Tuesday, July 08, 2008

Korean Sprouts & Spicy Cold Cucumber Salad: One Dressing to Rule Them All!

I've always disliked mung bean sprouts. More often than not, I would encounter them cooked. I have never liked their watery, soggy selves.

Then, lo so many years ago, I ate some sprouts at a Korean restaurant. I loved them!

The "heads" of these Korean sprouts were much larger than regular ol' bean sprouts, so I tasted more of the bean than those watery, leggy, pale stems of theirs. I have now discovered that those are soybean sprouts. That dish I tasted in the restaurant was, of course, kongnamul.

We have never attempted to cook soybean sprouts at home until I saw the recipe in Mark Bittman's Best Recipes in the World.

Dead easy.

To make kongnamul, the sprouts are boiled and drained, then dressed with sesame oil, soy sauce, green onions, garlic and sesame seeds.

I have since made this many times and, dare I say it, "made it my own".

Korean Sprouts

For my soybean sprouts, I use both soy sauce and add salt. I found too much soy sauce made the dish too brown-looking. I also add cilantro because, well, I can't help it! We're a cilantro-loving people. We don't usually have sesame seeds on hand, so I don't stress about it. I do love them seeds, though. I also add sugar to balance out all the flavors (not to make it sweet). I may or may not add just a touch of rice vinegar.

This is good warm, room temperature or cold. The latter I know from always pulling it out of the fridge late at night before going to bed.

This very Asian flavoring is good with other vegetables as well. Case in point, cucumbers.

Spicy Cold Cucumber Salad

This has the same soy sauce, sesame oil, green onions and garlic, as well as my additions of sugar and rice vinegar. No cilantro this time. You'll be amazed at how one herb can make these two dishes so different from each other. I also added a whackload of sliced chile peppers.

And there you go, these two dishes proudly sat side by side at Dear Niece's Birthday Bash.

One Dressing to Rule Them All!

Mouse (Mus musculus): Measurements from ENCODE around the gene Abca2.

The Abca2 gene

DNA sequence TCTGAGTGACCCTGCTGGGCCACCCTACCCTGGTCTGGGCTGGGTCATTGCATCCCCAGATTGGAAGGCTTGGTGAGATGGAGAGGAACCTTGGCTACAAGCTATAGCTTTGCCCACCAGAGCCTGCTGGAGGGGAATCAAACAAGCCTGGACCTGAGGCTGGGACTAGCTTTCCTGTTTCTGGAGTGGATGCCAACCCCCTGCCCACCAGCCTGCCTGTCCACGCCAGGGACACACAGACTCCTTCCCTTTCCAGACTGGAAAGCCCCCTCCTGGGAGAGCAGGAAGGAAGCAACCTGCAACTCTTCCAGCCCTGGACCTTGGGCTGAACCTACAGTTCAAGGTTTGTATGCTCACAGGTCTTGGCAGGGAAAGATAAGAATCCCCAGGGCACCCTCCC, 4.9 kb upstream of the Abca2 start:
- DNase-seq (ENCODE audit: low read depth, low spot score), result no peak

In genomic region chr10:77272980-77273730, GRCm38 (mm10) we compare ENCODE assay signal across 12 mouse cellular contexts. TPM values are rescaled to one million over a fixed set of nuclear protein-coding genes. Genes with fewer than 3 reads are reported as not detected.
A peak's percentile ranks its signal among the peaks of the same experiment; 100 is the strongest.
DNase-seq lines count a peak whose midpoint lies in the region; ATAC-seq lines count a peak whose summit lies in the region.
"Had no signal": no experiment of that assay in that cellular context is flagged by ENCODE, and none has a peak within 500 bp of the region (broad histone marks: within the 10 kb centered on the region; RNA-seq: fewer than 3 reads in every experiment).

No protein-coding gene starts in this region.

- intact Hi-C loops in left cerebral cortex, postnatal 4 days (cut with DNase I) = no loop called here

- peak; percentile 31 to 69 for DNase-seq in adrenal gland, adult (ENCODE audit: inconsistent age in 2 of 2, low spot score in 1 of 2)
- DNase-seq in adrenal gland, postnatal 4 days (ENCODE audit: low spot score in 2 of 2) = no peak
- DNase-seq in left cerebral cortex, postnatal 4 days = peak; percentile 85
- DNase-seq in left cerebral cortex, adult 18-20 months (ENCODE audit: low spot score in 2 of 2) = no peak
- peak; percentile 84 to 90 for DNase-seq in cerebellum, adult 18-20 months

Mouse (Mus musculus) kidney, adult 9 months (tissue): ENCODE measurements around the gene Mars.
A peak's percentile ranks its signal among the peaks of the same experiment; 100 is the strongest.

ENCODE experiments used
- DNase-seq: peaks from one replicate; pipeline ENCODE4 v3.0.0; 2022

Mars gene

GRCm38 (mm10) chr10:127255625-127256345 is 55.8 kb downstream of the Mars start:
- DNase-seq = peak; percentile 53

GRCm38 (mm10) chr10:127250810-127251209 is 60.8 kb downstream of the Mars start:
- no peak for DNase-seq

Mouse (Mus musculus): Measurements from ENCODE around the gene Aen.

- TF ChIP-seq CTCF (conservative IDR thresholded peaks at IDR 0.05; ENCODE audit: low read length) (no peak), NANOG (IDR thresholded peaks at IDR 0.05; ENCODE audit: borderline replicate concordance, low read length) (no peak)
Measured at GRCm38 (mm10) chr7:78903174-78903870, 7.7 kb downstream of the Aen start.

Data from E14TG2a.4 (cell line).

Don't stop with soybean sprouts and cucumbers. This one dressing (to rule them all!) would also go nicely on seaweed, firm tofu or even soft tofu. It can go on hardier vegetables like broccoli or cauliflower: sliced very thin if raw, or in little florets if blanched. Or green leafy vegetables like some wilted spinach. One could use it for a different take on coleslaw, or even as a dressing for sautéed or braised Napa cabbage. Or even use it on jellyfish, if you're so inclined.

eatingclub vancouver Korean
Korean Sprouts & Spicy Cold Cucumber Salad
Kimchi Fried Rice, an addiction
Korean Soybean Sprouts Pancake (Kongnamul Jeon)
Korean Pork Bulgogi (with Muu Namul, Kong Namul)
Korean Roast Salmon
Korean Fried Chicken
Korean Sweet Potatoes with Yangnyeom Sauce
Japchae / Jap Chae (Korean Glass Noodles with Vegetables)
Brown Rice Bibimbap (Korean Rice Bowl)
Korean Oxtail Soup (Gom Tang)

We're submitting this post to Weekend Herb Blogging, a world-wide food blogging event created by Kalyn's Kitchen with the goal of helping each other learn about cooking with herbs and unusual plant ingredients.

If you'd like to participate, see
who's hosting next week. WHB is hosted this week by Simona of Briciole.


  1. Both dishes look deliciously refreshing and very tasty!



  2. You made me want to try and make the Korean sprouts: I have never had them, so now I am curious and want to taste them.

  3. I'm all over that cucumber salad and as for the Korean Sprouts...gotta try'em 1st!